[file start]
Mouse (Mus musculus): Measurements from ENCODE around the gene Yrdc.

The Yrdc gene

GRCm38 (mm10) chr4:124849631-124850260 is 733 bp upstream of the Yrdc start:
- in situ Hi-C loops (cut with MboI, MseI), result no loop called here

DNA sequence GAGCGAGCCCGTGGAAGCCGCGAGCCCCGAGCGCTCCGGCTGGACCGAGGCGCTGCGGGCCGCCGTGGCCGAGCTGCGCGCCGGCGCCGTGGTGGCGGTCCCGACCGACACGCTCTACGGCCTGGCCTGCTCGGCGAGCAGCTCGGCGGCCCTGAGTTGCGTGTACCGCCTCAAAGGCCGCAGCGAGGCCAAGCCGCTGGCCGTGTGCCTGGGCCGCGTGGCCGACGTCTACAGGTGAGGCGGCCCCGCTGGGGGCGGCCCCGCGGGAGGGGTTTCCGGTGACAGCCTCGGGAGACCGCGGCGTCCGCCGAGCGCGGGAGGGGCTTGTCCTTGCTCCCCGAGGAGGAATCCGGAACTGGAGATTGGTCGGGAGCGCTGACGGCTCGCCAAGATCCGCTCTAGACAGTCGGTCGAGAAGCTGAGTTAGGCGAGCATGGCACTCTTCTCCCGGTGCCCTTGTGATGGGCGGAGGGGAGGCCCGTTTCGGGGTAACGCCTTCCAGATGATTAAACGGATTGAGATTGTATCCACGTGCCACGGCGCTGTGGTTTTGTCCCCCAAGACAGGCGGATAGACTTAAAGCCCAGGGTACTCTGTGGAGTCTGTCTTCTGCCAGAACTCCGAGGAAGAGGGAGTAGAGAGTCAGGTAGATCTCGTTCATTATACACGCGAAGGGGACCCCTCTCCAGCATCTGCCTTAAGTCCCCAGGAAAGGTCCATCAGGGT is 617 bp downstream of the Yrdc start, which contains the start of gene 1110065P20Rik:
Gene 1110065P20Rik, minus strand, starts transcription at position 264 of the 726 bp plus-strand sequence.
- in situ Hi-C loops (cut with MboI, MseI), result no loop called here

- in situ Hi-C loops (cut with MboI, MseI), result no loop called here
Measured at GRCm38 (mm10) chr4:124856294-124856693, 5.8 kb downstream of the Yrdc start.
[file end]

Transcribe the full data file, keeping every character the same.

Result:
Mouse (Mus musculus): Measurements from ENCODE around the gene Yrdc.

The Yrdc gene

GRCm38 (mm10) chr4:124849631-124850260 is 733 bp upstream of the Yrdc start:
- in situ Hi-C loops (cut with MboI, MseI), result no loop called here

DNA sequence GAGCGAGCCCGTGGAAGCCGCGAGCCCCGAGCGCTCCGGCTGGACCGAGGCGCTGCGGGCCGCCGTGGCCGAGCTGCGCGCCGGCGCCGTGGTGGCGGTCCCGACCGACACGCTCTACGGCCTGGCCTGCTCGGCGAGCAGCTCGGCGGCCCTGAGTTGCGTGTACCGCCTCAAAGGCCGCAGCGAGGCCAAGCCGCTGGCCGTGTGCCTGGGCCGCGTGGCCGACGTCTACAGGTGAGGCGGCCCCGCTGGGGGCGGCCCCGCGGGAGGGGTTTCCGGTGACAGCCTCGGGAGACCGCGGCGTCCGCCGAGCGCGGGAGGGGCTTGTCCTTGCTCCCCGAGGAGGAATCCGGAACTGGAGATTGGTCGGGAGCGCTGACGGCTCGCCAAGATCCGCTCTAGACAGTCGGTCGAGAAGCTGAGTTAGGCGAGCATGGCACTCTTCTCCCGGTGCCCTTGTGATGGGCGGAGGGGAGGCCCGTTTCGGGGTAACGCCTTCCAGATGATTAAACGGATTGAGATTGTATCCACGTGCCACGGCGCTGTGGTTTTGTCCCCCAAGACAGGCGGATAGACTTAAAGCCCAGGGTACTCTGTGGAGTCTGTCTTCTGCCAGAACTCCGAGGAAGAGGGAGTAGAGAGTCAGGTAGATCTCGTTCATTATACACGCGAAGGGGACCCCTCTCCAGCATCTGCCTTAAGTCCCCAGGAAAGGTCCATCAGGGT is 617 bp downstream of the Yrdc start, which contains the start of gene 1110065P20Rik:
Gene 1110065P20Rik, minus strand, starts transcription at position 264 of the 726 bp plus-strand sequence.
- in situ Hi-C loops (cut with MboI, MseI), result no loop called here

- in situ Hi-C loops (cut with MboI, MseI), result no loop called here
Measured at GRCm38 (mm10) chr4:124856294-124856693, 5.8 kb downstream of the Yrdc start.